For about two weeks, every morning on the way to drop Brandon off at my mother’s before work, I had this recurring thought: “What if this baby were born early? What would I do?” I know now that God was trying to prepare me.
February 6, 1984 was an ordinary Monday. I took Brandon to my mother’s house (he was 2 yrs old) and then went to work. After work, I picked him up, took him for his allergy shot, and went shopping at Target for a new baby carrier. Our second baby was due April 28. Eleven weeks to go.
When I got home about 7:00 p.m., I was having a few small contractions, but I was use to those. I had Braxton Hicks contractions most days, and I had them when I was pregnant with Brandon, too. But I didn’t feel well, and the contractions were coming every 15 minutes. I was really tired. So Steve fixed hamburgers for us and I ate a little. I didn’t feel any better after resting, and by 9:00 p.m., the contractions had increased to every 5 minutes. But still they were not really bad.
We called the doctor and he said get to the hospital. So we did. They monitored me for a while and told the doctor on the phone that I was not having contractions. I don’t know what the nurse thought that rise and fall was on the monitor chart. So they gave me Vistaril and sent me home. At about 1:30 a.m., Feb. 7, I woke up having really hard contractions, but having had a sedative, I was having trouble staying alert enough to breath with the contractions. I was in a lot of pain. So about 2:00, we headed back to the hospital. We went into the ER, and the police officer immediately took me to labor and delivery. The baby, who the nurses had been able to touch hours earlier, had now moved up too far to reach, and the monitor indicated she was in distress.
Emergency C-section. My spinal anesthesia was not working fast enough, and they needed to get her out, so I was given gas long enough to do an incision. When I woke up, they were carrying her over to the table to get her breathing. I had to turn my head in an awkward position to see her, but I couldn’t take my eyes off her. The anesthesiologist told me she was pinking up well. They put a breathing tube in her throat. She was so tiny – only 2 pounds, 14 ounces. Just 15 inches long. She was born at 3:43 a.m. Her cord was only 4 inches long, so she could not have been born normally.
I just laid there praying, and thinking about the scriptures that talk about Mary “pondering things in her heart” when Jesus was born. I needed my husband, but they had not let him in there because it was an emergency, and it was still only 1984. They took her to the nursery, and gave me something to knock me out, before taking me to recovery. That still makes me mad to think about that – they didn’t want me to fully know what was going on. There was absolutely no other reason to knock me out.
Doctors from Texas Children’s Hospital came and got Rachel stabilized for the trip to their hospital; then they brought her in for me to see. I could only reach into the incubator and touch her little legs and feet. I could not raise up to look at her, since I had had spinal anesthesia. You have to stay flat if you don’t want the worst headache you could ever imagine. They told me I could call them anytime I wanted to see how she was doing.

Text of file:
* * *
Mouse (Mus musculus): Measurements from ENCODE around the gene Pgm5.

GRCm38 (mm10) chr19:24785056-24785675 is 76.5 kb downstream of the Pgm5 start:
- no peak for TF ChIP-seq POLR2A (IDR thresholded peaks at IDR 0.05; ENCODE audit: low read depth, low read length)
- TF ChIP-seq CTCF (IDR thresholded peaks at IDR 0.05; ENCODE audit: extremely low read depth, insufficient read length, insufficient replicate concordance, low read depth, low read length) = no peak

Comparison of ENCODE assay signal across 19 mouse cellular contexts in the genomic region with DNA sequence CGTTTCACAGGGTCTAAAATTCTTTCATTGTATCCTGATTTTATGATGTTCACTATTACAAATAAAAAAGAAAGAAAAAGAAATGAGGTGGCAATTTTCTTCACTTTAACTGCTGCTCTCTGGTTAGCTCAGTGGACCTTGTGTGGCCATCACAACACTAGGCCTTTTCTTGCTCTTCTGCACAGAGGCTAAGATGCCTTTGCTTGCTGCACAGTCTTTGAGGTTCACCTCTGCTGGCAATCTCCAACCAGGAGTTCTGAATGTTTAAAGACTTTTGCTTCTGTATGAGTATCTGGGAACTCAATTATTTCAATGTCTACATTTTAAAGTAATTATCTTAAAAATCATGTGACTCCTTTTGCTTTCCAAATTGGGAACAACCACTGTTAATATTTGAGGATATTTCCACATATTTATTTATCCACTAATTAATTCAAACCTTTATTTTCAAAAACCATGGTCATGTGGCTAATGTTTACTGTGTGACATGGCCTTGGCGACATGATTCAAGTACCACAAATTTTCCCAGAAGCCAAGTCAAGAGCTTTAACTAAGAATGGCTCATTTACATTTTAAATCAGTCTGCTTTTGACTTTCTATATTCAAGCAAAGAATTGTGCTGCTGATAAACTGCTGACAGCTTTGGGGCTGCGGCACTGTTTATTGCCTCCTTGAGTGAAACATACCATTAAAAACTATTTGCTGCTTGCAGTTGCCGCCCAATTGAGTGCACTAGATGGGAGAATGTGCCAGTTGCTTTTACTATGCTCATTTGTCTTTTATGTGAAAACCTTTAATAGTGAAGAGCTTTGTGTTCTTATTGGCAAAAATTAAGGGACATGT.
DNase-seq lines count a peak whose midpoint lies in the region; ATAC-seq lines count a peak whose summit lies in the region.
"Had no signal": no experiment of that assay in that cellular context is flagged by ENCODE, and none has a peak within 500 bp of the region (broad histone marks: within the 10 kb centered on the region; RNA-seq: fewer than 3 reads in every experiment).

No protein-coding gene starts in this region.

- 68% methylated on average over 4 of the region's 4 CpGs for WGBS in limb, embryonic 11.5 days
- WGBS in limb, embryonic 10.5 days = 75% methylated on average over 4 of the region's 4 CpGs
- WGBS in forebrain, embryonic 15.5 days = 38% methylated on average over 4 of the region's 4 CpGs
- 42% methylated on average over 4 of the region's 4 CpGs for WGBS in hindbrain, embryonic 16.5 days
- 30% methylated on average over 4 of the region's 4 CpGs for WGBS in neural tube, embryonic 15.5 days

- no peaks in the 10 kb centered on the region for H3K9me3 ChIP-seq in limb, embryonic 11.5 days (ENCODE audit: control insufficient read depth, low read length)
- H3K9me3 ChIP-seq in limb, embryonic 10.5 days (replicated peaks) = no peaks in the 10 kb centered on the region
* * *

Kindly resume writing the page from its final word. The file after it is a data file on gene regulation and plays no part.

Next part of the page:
Steve and my mother went to Texas Children’s to see her. After Steve got home, they called him to come back. Rachel died at 10:25 p.m. Her brain had hemorrhaged and her lungs collapsed. He held her and the nurse took pictures. He came back up to the hospital to tell me, but I was asleep and the nurses just took him to the lounge to let him sleep a while. At 4:00 a.m., I woke up and wanted to call Texas Children’s. They tried to talk me out of it. I knew something was up. The nurse said, “I’ll go get your husband,” and I knew that if she was OK, he would not be up there then. He really didn’t have to tell me she had died. She lived 18 hours and 42 minutes.
I will have to let Steve tell you about the trips to Texas Children’s Hospital.
It was determined that she had group B strep. That helped the doctor to treat me, because I had it, also, and the antibiotics he was using were not working.
The next several days were a blur. Or more like a nightmare. I was still very sick, and we had to plan a funeral. And Brandon was missing me. I got out of the hospital Sunday afternoon, eventhough I was still running fever. But the visitation at the funeral home was that night. And the funeral was Monday. The day before Valentine’s Day. Before the visitation on Sunday night, I sat and held her for the very first time.
I had some family members that acted horsey and said ugly things, because they were not the center of this crisis. I have family like that. We were told by my aunt that we shouldn’t have been that attached to her because we didn’t have her long enough. She was mad because she did not get that much attention when her son had cancer. She actually said that. My grandmother was mad because I didn’t come to see her as soon as I got out of the hospital. Nevermind that I had had a c-section, my daughter died, and I was still sick. I loved those family members, but I never again had the same relationships with them that I had before.
Life can be so unexpectedly short. Love your children. Hold them and kiss them a lot. You don’t have any earthly idea when you might not have them anymore.
Please go to Steve’s blog to read his story about his experience with her birth.
This is Rachel Elizabeth Hartman, on February 7, 1984:
Steve’s father died on the same day, Feb. 7, in 1998.